Hannah Moscovitch’s new play, Sexual Misconduct of the Middle Classes, has a tantalizing title and the timing of its premiere is quite appropriate. We see sexual misconduct but it involves one person, maybe two and not an entire middle class let alone middle classes.
Jon is a university professor, separated from his wife, and he notices and becomes attracted to a pretty first-year student who is wearing a red coat. His attraction seems to be strictly sexual or esthetic, if you prefer, because he knows nothing about this woman. But he finds out that Annie shows writing talent and admires his work.
Alice Snaden and Matthew Edison. Photo: Joy von Tiedemann
His conduct in meeting her approaches stalking but they do meet and their relationship becomes sexual. If you set aside the fact that he is a professor and she is his student, you may argue that the relationship is consensual. Indeed there is no evidence of overt undue influence.
Moscovitch is not interested in a Weinstein or Ghomeshi type of narrative. This is not a story of abuse and comeuppance. The story is told from the point of view of the professor who speaks of himself in the third person. He is examining his own character. He is a talented writer, married three times who has issues with his personal and professional life.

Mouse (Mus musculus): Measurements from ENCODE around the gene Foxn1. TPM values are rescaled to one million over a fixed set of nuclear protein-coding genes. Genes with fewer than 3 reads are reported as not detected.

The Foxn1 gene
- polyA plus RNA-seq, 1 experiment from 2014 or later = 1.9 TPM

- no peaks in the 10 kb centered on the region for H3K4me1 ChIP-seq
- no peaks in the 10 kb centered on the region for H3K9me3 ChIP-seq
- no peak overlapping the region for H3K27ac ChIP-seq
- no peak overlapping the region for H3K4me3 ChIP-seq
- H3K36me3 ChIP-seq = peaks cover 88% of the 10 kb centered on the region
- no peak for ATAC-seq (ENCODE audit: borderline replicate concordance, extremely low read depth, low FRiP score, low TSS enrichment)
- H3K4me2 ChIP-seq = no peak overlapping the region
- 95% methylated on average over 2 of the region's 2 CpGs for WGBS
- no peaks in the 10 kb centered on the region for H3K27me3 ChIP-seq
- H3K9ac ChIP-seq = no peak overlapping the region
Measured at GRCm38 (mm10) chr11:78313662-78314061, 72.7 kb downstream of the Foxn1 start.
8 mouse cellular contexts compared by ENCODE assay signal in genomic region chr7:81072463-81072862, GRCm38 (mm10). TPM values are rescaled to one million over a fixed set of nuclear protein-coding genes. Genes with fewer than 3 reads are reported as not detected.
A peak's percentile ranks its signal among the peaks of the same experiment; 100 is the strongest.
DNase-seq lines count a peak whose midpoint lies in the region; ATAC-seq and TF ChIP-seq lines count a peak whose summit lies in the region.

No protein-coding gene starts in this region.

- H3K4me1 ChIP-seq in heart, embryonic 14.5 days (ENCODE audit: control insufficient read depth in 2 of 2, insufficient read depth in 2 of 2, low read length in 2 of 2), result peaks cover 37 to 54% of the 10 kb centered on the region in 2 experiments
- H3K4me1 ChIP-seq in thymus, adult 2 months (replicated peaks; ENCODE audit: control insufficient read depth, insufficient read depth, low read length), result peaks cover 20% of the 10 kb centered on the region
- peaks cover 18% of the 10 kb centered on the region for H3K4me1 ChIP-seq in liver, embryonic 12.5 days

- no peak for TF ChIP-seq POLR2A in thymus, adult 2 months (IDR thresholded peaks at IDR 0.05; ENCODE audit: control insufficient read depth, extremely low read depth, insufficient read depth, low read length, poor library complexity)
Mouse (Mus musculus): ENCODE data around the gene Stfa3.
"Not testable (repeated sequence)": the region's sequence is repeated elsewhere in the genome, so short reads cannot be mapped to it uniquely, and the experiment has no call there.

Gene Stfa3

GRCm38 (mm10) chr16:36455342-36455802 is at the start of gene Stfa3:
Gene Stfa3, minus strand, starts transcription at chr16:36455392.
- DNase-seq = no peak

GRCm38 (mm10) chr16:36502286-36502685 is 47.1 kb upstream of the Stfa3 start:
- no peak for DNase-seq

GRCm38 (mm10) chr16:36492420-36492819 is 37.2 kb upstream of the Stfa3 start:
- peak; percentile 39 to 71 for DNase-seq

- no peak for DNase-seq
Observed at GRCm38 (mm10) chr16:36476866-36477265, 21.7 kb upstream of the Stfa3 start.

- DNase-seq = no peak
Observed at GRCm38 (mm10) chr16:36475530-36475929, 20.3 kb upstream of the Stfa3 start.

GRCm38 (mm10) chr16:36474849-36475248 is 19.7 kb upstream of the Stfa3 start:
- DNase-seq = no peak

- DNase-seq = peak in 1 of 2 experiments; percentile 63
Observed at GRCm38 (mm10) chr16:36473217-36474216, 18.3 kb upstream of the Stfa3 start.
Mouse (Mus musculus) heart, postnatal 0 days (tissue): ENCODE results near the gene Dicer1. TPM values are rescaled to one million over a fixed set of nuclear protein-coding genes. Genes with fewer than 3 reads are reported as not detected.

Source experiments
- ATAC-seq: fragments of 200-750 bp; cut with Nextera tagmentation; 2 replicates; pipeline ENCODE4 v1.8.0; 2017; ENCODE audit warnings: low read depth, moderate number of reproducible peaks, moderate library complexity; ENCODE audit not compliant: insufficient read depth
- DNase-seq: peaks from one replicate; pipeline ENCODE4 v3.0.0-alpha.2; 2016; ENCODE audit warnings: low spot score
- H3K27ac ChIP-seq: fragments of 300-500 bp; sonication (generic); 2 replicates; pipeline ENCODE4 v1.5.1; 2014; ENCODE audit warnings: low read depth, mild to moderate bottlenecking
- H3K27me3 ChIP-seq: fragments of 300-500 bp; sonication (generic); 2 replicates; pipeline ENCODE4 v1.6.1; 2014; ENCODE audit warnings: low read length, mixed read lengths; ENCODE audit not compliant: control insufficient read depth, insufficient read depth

The play has only the two characters and no one else is involved directly. In the beginning Annie plays a minor role and we may expect some ups and downs but a happy ending. That goes by the board when Jon’s wife becomes pregnant, he goes back to her.
In the latter part of the play Annie’s character is developed and she writes a book that she is ready to present to Jon. Both of them know that she can report him to university authorities and that will be the end of his career. But this in not David Mamet’s Oleana. The two get along years after the affair is finished.
Matthew Edison and Alice Snaden. Photo: Joy von Tiedemann
The set by Michael Gianfrancesco shows a brightly coloured, mostly red corridor with several doors on each side. A desk and several chairs are about the only props needed. Bonnie Beecher has designed expressive lighting with good use of spotlights.
Sarah Garton Stanley directs and the performances by Matthew Edison as Jon and Alice Snaden as Annie are impeccable. But the situation with its humour and self-analysis by Jon struck me as sparse material for the play. There were a large number of scenes with some time used for the changes. The play is more than an hour long and it seems to take a long time to get to the punchline, effective though it is.
Sexual Misconduct of the Middle Classes by Hannah Moscovitch continues until February 2, 2020 at the Tarragon Theatre, 30 Bridgman Ave. Toronto, Ontario.